Dear Readers: Happy Father’s Day to all the men in our reading audience who have had the pleasures and responsibilities of raising children. This includes fathers, stepfathers, grandfathers and those who have stepped in as father figures for those who needed them. Bless you all. Having a caring father is not only one of life’s great joys, but fathers also are tremendously important to a child’s emotional, academic and moral development. Please take the time today to let yours know you are thinking of them.
Dear Annie: Fathers love their children as much as mothers do. After a divorce, fathers want to be a part of their children’s lives, but can find it incredibly difficult when they are viewed as deadbeats and potential abusers. But it’s the children who lose when they are cut off from their fathers.
So to family court judges, law guardians, social workers: Please help the children. Don’t automatically believe everything you hear. You owe it to the children to investigate and let the father tell his side of the story.
And to all those mothers who think it’s a good idea to remove a father from a child’s life or spread false stories about how bad he is: Think of your children. Please love them more than you hate their father. They need him as much as they need you. Allow them to love him. They take their cues from you, and if they see that you are upset when they show affection for Daddy, they will believe it is wrong and will stop in order to please you. You think you are punishing your ex, but you are actually punishing your children.
I’ve seen two boys cut off from their fathers and hurt by their mothers’ hatred of the fathers, two boys who are growing up fatherless and wondering why Dad isn’t there for them, two boys whose Dads don’t take them places, don’t help with school work, aren’t there for games, concerts and graduations, two boys with loving, responsible fathers who are missing so much.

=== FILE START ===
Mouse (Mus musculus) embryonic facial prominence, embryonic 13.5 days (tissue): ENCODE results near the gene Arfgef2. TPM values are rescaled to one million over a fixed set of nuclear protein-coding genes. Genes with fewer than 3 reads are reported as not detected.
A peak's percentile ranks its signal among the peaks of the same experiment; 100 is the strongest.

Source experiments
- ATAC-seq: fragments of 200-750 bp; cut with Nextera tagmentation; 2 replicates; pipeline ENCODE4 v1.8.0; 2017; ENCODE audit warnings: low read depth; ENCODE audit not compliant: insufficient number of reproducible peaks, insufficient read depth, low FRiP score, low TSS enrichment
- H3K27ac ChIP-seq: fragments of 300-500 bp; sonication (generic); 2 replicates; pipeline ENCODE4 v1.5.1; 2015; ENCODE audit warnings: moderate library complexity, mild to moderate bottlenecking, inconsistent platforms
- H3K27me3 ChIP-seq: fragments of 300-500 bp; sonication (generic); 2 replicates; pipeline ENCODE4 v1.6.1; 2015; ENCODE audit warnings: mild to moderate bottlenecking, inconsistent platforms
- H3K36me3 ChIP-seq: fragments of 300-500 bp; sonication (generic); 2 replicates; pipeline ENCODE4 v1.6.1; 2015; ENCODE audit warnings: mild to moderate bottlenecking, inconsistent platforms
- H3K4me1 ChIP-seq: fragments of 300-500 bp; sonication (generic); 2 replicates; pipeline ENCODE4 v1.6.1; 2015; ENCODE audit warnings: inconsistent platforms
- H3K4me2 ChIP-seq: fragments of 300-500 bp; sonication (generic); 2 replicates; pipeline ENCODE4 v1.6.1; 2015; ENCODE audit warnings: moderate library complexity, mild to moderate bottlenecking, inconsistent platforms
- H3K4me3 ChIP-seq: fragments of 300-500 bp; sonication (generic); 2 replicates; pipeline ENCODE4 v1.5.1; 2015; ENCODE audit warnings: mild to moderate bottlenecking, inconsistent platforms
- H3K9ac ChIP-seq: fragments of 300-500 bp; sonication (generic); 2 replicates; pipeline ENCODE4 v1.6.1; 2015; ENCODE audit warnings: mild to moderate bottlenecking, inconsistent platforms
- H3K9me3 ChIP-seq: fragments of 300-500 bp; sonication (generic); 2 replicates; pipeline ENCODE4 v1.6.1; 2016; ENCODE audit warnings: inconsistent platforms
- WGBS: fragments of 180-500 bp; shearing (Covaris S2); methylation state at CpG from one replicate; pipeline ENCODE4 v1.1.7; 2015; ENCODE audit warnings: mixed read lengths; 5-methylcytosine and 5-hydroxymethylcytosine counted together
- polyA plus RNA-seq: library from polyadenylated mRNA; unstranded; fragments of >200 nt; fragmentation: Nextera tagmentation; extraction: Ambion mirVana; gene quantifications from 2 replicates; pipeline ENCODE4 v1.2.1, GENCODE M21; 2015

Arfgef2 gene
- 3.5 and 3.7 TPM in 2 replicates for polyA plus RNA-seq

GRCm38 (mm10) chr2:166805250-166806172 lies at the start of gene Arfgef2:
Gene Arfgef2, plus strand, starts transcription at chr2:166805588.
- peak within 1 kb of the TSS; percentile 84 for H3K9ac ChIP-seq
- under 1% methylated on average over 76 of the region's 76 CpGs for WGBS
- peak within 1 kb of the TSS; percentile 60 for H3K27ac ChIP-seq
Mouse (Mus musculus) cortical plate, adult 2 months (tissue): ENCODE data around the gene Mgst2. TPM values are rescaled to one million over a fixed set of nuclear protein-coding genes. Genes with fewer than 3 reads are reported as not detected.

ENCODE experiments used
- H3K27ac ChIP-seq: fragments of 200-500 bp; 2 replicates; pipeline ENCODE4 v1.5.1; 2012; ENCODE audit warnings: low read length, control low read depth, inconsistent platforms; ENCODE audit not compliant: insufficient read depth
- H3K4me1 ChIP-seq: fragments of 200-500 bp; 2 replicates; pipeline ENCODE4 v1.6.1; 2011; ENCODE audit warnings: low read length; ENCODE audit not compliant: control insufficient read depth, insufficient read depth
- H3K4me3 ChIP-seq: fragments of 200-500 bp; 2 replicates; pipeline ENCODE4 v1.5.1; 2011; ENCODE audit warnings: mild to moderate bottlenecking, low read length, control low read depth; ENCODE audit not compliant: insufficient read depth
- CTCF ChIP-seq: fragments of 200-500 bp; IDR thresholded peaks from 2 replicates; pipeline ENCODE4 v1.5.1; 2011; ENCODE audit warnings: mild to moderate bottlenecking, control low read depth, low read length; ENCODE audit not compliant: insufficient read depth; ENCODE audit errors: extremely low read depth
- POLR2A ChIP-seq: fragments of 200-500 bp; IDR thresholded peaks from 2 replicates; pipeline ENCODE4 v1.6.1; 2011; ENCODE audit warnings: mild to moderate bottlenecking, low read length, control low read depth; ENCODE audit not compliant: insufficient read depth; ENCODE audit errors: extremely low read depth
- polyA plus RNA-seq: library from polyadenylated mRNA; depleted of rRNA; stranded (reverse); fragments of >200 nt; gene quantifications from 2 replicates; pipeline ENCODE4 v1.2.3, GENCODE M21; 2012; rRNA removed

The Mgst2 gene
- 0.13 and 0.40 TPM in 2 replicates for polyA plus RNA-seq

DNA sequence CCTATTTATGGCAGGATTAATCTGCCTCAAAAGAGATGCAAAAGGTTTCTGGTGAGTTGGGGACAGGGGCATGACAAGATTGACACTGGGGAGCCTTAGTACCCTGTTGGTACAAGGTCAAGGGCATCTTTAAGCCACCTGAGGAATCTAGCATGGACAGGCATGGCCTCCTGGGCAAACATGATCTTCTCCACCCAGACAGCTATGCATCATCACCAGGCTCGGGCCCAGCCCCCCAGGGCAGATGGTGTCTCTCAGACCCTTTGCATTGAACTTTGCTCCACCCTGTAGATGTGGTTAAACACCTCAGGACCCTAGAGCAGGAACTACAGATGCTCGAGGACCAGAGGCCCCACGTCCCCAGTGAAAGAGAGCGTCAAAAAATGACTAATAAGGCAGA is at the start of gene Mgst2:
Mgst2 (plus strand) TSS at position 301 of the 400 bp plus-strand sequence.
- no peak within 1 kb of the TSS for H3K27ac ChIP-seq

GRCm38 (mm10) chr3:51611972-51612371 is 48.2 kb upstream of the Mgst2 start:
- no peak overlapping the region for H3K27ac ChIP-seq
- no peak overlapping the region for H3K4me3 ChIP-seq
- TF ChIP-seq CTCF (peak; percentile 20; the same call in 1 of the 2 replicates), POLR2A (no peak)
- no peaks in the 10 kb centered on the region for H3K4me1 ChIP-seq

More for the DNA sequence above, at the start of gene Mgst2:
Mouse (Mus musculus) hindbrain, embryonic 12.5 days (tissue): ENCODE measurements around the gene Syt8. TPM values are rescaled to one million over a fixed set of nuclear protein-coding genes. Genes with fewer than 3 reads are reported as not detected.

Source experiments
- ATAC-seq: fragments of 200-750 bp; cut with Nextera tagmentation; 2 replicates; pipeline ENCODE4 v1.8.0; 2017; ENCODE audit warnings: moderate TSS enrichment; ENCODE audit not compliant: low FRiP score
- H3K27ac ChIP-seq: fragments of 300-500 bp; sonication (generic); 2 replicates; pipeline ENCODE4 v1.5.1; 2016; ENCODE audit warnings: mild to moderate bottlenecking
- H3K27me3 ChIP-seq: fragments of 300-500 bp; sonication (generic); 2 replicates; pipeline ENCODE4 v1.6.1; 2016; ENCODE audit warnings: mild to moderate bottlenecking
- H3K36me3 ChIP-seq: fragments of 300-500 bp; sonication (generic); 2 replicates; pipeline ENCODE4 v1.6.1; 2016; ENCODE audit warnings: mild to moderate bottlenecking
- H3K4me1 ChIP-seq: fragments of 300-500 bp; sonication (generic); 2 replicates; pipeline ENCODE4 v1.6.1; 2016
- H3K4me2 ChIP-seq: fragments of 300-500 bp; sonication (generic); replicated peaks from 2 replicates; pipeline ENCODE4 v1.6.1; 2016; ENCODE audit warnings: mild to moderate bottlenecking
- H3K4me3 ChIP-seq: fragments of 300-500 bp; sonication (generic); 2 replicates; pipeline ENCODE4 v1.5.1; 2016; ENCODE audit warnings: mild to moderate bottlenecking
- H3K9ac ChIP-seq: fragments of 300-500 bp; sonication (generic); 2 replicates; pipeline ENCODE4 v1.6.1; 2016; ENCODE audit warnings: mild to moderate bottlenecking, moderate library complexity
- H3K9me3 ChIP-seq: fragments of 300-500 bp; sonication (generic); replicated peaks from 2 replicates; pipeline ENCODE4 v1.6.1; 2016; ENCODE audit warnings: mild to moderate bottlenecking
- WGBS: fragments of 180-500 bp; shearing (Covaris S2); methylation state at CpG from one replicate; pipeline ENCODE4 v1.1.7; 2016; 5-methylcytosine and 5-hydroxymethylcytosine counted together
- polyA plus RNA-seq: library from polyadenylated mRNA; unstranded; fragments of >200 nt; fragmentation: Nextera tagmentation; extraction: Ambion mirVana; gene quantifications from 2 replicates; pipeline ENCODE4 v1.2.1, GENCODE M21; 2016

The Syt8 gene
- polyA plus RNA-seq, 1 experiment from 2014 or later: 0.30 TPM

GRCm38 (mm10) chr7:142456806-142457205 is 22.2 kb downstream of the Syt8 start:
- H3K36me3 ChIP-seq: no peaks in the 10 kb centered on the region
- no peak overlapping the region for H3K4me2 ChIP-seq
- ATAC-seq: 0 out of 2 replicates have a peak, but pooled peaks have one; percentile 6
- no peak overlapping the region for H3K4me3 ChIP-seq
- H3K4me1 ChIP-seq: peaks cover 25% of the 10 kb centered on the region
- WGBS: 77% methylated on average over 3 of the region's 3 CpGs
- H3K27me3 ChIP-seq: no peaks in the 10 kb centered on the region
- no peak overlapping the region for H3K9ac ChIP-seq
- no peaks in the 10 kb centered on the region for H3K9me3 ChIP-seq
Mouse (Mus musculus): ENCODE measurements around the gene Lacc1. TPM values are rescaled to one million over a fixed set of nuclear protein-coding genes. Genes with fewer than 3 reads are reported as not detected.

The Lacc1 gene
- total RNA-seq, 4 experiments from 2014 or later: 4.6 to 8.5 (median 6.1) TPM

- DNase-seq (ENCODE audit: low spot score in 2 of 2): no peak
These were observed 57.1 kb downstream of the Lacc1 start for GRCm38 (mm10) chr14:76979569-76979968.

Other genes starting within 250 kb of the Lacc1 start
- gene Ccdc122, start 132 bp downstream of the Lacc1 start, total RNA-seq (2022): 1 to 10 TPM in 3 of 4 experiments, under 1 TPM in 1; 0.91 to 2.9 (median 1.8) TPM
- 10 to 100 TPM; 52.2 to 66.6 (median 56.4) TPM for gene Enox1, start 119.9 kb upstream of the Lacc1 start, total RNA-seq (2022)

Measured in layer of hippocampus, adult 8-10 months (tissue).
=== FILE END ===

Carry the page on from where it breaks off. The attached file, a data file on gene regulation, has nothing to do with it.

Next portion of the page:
— Sad Grandma
Dear Grandma: We have often said in this column that fathers are incredibly important for their children’s development. Studies have shown that children who maintain close relationships with loving fathers do better in school and are more likely to stay off drugs. Fathers need to remain in their children’s lives, and it is sometimes up to the mother to bolster that relationship. Both parents are essential for a child’s well-being. Please, folks, put your children first.
Dear Annie: I was compelled to write after reading the sad letter from “Florida,” but this is for anyone of retirement age looking to fill their days.
Most school districts are happy to have volunteers to work with children who need a little extra help or in the lunchroom. High schools often use volunteers with art and music programs or homework clinics. It’s a great way to do something valuable, and it feels wonderful to help out a child.
A local animal shelter may also be looking for volunteers to walk dogs or play with the cats. Not only will it help the animals be more sociable and, therefore, more likely to be adopted, but it is therapeutic for the volunteer, too.
Exercise is also a great way to get those good endorphins flowing and help relieve sadness. Water aerobics is low impact and easy on the joints, but even a nice walk around the neighborhood helps, and you might meet a friend along the way.
My heart goes out to people of any age who are longing for companionship or activities to fill empty hours. Keep looking, keep positive and keep the faith.
Annie’s Mailbox is written by Kathy Mitchell and Marcy Sugar, longtime editors of the Ann Landers column. Email your questions to email@example.com, or write to: Annie’s Mailbox, c/o Creators Syndicate, 737 3rd Street, Hermosa Beach, CA 90254. To find out more about Annie’s Mailbox and read features by other Creators Syndicate writers and cartoonists, visit the Creators Syndicate Web page at www.creators.com.
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